Bitcoin’s (BTC) recent rejection at $12,400 triggered $234 million in futures contract liquidations across derivatives exchanges. Despite a 30% rally in the past 30 days, maintaining the $11,700 level as support is undecided.
Bitcoin hasn’t seen a lower low ever since the mid-March 50% shakedown, which caused the price to test the sub-$4,000 level.
Bitcoin USD 4-hour chart. Source: TradingView
Surely there have been ups and downs over the past three weeks, although a clear uptrend has been present. Traders’ sentiment certainly wasn’t positive on August 2 after a $1,400 crash that liquidated $1 billion in futures contracts.
It’s natural for the human mind to give more relevance to recent events, especially when presenting a negative outcome.
Traders using leverage will undoubtedly have a more agonizing experience when facing such large unexpected red candles during more extended timeframe uptrends.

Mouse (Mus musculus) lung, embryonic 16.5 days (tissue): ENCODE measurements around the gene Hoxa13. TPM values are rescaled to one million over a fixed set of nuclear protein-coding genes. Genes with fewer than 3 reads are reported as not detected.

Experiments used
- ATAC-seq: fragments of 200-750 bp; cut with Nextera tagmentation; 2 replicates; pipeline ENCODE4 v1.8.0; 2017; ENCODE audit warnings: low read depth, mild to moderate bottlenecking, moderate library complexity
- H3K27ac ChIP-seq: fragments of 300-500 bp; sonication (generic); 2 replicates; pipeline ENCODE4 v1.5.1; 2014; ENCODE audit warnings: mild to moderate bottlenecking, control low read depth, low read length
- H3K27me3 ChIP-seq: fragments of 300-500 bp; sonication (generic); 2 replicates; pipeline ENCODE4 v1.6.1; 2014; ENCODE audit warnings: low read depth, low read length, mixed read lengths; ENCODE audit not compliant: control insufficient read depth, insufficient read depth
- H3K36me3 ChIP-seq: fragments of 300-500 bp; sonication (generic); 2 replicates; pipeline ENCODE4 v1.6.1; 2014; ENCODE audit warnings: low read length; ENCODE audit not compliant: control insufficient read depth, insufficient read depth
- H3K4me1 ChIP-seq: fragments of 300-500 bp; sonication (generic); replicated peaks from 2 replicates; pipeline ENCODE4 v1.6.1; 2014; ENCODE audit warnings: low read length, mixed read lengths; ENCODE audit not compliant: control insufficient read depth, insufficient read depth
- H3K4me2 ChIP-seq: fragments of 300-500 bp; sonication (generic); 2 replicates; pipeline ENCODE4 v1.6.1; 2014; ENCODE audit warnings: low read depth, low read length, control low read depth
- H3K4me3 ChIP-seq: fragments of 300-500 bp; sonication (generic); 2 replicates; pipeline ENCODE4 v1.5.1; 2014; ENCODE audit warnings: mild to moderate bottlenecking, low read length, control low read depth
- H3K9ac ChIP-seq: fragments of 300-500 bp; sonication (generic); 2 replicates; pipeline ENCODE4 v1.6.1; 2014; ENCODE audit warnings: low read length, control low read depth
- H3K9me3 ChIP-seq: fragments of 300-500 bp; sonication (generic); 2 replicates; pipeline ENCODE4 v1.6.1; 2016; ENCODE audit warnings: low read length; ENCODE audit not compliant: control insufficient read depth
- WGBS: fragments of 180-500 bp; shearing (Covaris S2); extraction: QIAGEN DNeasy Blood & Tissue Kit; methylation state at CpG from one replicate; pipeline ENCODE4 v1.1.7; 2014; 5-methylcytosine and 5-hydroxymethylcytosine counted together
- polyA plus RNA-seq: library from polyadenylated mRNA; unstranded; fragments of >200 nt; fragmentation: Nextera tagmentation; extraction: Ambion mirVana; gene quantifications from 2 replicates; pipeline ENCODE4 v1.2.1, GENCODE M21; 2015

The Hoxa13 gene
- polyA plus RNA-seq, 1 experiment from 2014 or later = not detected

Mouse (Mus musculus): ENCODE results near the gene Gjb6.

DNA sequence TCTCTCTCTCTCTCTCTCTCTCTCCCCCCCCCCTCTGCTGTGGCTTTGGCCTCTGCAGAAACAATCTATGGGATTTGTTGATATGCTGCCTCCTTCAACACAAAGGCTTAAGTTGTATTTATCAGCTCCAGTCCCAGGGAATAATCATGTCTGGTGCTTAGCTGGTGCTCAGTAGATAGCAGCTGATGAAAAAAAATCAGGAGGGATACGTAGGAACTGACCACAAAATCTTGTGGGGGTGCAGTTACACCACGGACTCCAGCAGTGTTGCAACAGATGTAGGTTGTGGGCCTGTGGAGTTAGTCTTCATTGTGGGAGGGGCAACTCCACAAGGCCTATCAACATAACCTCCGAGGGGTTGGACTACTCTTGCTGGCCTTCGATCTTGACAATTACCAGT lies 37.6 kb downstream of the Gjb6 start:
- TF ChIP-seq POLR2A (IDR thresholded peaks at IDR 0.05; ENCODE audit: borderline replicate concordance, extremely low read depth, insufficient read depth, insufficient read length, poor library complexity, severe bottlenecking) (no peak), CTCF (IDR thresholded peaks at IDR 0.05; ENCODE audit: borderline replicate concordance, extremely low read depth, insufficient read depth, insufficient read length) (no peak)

Measuring leverage by funding rate
Excessive leverage from buyers will be reflected in the funding rate. This is because perpetual futures contracts, also known as inverse swaps, have an embedded fee for margin usage.
Funding rates are usually changed every 8 hours and they ensure that there is no exchange risk overexposure imbalances.
If buyers are using more leverage than sellers, the funding rate will be positive and buyers will pay. The opposite occurs when future contracts sellers are the ones demanding more margin.
Bitcoin perpetual swaps 8-hour funding rate. Source: Skew
After a brief positive spike on August 10, the funding rate was relatively calm during the next seven days. This trend changed earlier this week as the indicator reached 0.10%, equivalent to 2% per week.
This doesn’t necessarily translate to bullish investors, but it does signal that buyers are the ones using more leverage.
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